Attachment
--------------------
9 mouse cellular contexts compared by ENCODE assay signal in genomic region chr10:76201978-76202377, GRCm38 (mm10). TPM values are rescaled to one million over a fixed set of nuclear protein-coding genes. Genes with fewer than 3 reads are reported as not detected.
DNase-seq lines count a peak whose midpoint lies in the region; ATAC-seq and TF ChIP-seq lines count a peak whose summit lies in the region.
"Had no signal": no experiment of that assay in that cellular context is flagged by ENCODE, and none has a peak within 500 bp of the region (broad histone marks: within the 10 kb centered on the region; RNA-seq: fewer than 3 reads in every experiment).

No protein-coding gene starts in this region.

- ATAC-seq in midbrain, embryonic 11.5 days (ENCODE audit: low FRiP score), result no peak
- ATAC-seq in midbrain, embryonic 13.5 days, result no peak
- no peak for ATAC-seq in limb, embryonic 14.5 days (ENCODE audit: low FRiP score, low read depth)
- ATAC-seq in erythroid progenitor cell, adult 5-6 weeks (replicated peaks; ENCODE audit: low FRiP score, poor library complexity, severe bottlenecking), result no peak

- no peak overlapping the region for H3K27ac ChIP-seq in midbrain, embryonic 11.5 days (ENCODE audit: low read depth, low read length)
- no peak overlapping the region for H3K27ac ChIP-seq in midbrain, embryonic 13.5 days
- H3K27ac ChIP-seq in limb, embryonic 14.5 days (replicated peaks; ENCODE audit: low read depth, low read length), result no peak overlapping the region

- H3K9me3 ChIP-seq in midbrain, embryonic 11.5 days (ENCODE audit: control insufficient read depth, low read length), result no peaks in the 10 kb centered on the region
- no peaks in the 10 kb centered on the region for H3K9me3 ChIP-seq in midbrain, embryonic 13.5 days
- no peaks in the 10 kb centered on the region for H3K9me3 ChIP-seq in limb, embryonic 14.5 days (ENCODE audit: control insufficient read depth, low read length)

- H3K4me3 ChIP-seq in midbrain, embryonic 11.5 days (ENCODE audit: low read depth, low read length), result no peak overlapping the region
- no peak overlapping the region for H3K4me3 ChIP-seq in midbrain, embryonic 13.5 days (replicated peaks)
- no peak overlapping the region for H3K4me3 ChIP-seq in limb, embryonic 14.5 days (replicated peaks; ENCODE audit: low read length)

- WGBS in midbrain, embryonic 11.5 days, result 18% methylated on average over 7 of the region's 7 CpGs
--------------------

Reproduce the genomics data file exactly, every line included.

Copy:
9 mouse cellular contexts compared by ENCODE assay signal in genomic region chr10:76201978-76202377, GRCm38 (mm10). TPM values are rescaled to one million over a fixed set of nuclear protein-coding genes. Genes with fewer than 3 reads are reported as not detected.
DNase-seq lines count a peak whose midpoint lies in the region; ATAC-seq and TF ChIP-seq lines count a peak whose summit lies in the region.
"Had no signal": no experiment of that assay in that cellular context is flagged by ENCODE, and none has a peak within 500 bp of the region (broad histone marks: within the 10 kb centered on the region; RNA-seq: fewer than 3 reads in every experiment).

No protein-coding gene starts in this region.

- ATAC-seq in midbrain, embryonic 11.5 days (ENCODE audit: low FRiP score), result no peak
- ATAC-seq in midbrain, embryonic 13.5 days, result no peak
- no peak for ATAC-seq in limb, embryonic 14.5 days (ENCODE audit: low FRiP score, low read depth)
- ATAC-seq in erythroid progenitor cell, adult 5-6 weeks (replicated peaks; ENCODE audit: low FRiP score, poor library complexity, severe bottlenecking), result no peak

- no peak overlapping the region for H3K27ac ChIP-seq in midbrain, embryonic 11.5 days (ENCODE audit: low read depth, low read length)
- no peak overlapping the region for H3K27ac ChIP-seq in midbrain, embryonic 13.5 days
- H3K27ac ChIP-seq in limb, embryonic 14.5 days (replicated peaks; ENCODE audit: low read depth, low read length), result no peak overlapping the region

- H3K9me3 ChIP-seq in midbrain, embryonic 11.5 days (ENCODE audit: control insufficient read depth, low read length), result no peaks in the 10 kb centered on the region
- no peaks in the 10 kb centered on the region for H3K9me3 ChIP-seq in midbrain, embryonic 13.5 days
- no peaks in the 10 kb centered on the region for H3K9me3 ChIP-seq in limb, embryonic 14.5 days (ENCODE audit: control insufficient read depth, low read length)

- H3K4me3 ChIP-seq in midbrain, embryonic 11.5 days (ENCODE audit: low read depth, low read length), result no peak overlapping the region
- no peak overlapping the region for H3K4me3 ChIP-seq in midbrain, embryonic 13.5 days (replicated peaks)
- no peak overlapping the region for H3K4me3 ChIP-seq in limb, embryonic 14.5 days (replicated peaks; ENCODE audit: low read length)

- WGBS in midbrain, embryonic 11.5 days, result 18% methylated on average over 7 of the region's 7 CpGs